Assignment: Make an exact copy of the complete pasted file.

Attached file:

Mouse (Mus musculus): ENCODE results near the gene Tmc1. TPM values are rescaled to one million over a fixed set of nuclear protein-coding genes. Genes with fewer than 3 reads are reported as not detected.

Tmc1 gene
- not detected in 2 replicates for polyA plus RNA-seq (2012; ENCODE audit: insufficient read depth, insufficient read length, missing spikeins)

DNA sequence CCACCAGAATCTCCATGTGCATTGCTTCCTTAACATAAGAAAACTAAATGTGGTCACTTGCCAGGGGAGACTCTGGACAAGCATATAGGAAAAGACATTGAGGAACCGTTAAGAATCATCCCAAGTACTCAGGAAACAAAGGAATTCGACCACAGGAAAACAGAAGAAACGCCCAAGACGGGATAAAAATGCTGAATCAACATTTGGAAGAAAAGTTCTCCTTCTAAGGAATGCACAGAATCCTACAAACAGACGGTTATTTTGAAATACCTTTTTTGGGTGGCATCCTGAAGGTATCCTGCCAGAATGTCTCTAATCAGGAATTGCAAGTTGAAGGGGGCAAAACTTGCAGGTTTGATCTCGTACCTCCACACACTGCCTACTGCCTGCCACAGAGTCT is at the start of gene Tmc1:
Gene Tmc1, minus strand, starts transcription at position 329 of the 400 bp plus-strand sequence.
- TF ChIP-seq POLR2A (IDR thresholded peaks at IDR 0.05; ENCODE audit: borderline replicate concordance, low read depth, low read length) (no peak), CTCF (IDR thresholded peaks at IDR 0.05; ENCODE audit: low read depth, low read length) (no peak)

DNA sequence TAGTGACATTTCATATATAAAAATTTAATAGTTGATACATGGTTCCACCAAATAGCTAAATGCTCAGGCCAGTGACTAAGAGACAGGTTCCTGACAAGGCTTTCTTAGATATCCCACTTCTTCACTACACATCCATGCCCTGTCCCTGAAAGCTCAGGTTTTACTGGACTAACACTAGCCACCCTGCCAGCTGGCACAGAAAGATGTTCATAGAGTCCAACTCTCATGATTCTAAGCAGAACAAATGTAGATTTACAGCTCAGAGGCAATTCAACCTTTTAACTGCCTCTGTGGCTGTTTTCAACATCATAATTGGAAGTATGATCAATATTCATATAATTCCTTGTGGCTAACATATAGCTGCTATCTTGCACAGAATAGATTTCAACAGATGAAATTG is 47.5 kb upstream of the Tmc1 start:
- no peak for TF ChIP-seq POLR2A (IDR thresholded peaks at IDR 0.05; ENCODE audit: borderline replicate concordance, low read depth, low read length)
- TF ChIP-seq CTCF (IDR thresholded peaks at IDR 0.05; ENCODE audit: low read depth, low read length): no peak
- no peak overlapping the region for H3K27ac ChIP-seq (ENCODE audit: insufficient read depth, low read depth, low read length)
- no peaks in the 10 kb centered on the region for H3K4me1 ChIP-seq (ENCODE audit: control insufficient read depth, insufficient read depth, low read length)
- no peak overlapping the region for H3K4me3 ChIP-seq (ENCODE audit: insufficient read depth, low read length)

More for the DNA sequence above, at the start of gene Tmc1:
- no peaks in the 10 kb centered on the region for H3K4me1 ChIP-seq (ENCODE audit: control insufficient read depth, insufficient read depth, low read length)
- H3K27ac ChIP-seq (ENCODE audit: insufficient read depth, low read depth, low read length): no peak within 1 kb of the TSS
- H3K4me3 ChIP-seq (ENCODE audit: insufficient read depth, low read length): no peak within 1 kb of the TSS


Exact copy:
Mouse (Mus musculus): ENCODE results near the gene Tmc1. TPM values are rescaled to one million over a fixed set of nuclear protein-coding genes. Genes with fewer than 3 reads are reported as not detected.

Tmc1 gene
- not detected in 2 replicates for polyA plus RNA-seq (2012; ENCODE audit: insufficient read depth, insufficient read length, missing spikeins)

DNA sequence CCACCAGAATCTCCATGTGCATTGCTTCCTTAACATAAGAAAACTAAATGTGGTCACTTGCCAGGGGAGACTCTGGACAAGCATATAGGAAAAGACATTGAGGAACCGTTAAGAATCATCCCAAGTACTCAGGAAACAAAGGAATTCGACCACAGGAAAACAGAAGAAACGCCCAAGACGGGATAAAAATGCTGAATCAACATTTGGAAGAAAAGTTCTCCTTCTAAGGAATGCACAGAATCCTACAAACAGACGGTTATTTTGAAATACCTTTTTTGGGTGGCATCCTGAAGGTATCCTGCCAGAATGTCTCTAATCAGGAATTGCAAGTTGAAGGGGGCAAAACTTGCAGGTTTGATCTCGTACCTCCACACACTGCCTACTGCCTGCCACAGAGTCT is at the start of gene Tmc1:
Gene Tmc1, minus strand, starts transcription at position 329 of the 400 bp plus-strand sequence.
- TF ChIP-seq POLR2A (IDR thresholded peaks at IDR 0.05; ENCODE audit: borderline replicate concordance, low read depth, low read length) (no peak), CTCF (IDR thresholded peaks at IDR 0.05; ENCODE audit: low read depth, low read length) (no peak)

DNA sequence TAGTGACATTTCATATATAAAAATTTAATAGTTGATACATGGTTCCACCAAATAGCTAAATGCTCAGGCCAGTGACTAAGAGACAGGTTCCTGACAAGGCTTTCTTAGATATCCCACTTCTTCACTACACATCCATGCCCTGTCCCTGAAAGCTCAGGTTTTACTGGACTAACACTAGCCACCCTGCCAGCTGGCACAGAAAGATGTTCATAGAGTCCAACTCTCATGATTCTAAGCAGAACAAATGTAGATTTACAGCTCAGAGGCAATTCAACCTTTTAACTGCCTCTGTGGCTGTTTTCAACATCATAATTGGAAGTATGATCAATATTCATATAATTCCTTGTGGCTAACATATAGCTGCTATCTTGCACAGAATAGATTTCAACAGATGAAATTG is 47.5 kb upstream of the Tmc1 start:
- no peak for TF ChIP-seq POLR2A (IDR thresholded peaks at IDR 0.05; ENCODE audit: borderline replicate concordance, low read depth, low read length)
- TF ChIP-seq CTCF (IDR thresholded peaks at IDR 0.05; ENCODE audit: low read depth, low read length): no peak
- no peak overlapping the region for H3K27ac ChIP-seq (ENCODE audit: insufficient read depth, low read depth, low read length)
- no peaks in the 10 kb centered on the region for H3K4me1 ChIP-seq (ENCODE audit: control insufficient read depth, insufficient read depth, low read length)
- no peak overlapping the region for H3K4me3 ChIP-seq (ENCODE audit: insufficient read depth, low read length)

More for the DNA sequence above, at the start of gene Tmc1:
- no peaks in the 10 kb centered on the region for H3K4me1 ChIP-seq (ENCODE audit: control insufficient read depth, insufficient read depth, low read length)
- H3K27ac ChIP-seq (ENCODE audit: insufficient read depth, low read depth, low read length): no peak within 1 kb of the TSS
- H3K4me3 ChIP-seq (ENCODE audit: insufficient read depth, low read length): no peak within 1 kb of the TSS